Diagnosis and treatment of cervical intraepithelial neoplasia in general practice.BMJ 1989; 299 doi: https://doi.org/10.1136/bmj.299.6707.1083 (Published 28 October 1989) Cite this as: BMJ 1989;299:1083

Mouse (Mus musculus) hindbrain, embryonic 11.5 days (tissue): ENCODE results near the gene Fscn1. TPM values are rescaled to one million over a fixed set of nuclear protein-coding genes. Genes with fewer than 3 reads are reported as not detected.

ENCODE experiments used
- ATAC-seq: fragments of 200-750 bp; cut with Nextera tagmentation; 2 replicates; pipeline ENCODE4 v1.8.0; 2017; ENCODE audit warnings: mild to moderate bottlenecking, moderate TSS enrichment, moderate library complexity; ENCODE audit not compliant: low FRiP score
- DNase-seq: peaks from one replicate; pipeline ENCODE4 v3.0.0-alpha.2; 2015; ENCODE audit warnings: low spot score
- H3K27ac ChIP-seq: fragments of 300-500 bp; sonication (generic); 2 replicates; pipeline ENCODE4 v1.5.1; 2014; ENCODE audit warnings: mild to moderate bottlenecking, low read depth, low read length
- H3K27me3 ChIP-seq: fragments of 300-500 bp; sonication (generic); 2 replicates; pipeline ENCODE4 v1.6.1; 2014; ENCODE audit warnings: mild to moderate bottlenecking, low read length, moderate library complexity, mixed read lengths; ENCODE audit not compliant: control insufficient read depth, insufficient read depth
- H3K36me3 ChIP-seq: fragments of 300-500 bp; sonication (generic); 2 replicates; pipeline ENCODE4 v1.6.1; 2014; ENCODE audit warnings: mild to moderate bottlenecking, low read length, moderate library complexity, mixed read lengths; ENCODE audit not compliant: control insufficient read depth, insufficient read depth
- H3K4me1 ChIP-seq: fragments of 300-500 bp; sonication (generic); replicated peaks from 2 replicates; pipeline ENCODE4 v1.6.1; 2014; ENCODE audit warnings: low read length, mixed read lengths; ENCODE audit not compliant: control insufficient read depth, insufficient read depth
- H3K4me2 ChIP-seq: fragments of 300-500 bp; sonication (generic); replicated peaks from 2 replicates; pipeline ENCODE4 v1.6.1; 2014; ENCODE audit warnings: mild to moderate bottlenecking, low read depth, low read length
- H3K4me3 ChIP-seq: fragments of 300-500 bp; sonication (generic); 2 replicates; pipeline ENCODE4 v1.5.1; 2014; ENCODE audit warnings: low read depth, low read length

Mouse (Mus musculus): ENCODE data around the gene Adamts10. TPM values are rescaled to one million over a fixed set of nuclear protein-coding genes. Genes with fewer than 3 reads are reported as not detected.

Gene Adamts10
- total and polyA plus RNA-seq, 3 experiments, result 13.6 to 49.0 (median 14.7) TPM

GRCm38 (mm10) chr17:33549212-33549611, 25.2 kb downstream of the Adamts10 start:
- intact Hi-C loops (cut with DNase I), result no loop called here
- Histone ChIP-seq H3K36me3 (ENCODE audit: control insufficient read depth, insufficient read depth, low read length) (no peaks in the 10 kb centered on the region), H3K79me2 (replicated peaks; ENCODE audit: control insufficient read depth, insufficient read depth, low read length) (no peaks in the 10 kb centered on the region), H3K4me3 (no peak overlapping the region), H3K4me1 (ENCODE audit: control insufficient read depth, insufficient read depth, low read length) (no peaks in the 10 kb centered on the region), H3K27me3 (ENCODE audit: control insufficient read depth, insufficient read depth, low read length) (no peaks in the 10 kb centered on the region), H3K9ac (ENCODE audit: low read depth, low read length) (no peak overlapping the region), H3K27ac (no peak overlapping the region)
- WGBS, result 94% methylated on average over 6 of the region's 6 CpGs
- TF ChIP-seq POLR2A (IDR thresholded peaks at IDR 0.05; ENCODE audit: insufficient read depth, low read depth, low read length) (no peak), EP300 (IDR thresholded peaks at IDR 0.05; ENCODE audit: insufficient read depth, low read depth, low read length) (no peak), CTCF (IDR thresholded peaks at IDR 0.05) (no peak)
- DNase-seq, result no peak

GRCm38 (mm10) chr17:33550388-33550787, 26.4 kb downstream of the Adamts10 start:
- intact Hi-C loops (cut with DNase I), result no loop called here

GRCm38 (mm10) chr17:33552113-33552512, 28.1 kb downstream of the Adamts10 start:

OBJECTIVE--To audit the first five years of a colposcopy and treatment service for cervical dysplasia established within a general practice. DESIGN--A cervical smear register was established to determine which women were "at risk" of dysplasia. The results of colposcopy and treatment of dysplasia were analysed. SETTING--A large rural general practice with community hospital facilities in mid-Wales. PATIENTS--4437 Women at risk in a total practice population of 14,100. INTERVENTIONS--Colposcopy of women with dyskaryotic smear results, persistent inflammatory smear results, or vulval warts. Treatment of women with proved dysplasia by electrodiathermy of the cervix or cone biopsy. RESULTS--138 Women with dysplasia were diagnosed over five years: 36 mild, 97 moderate or severe, and five with microinvasion. Despite a 78% smear rate of at risk women over five years, nine invasive cancers still occurred. CONCLUSIONS--The results of treatment are acceptable. Cervical dysplasia has become very common, the risk of a dysplasia in women aged 20-39 who had smear tests being one in 14 over five years.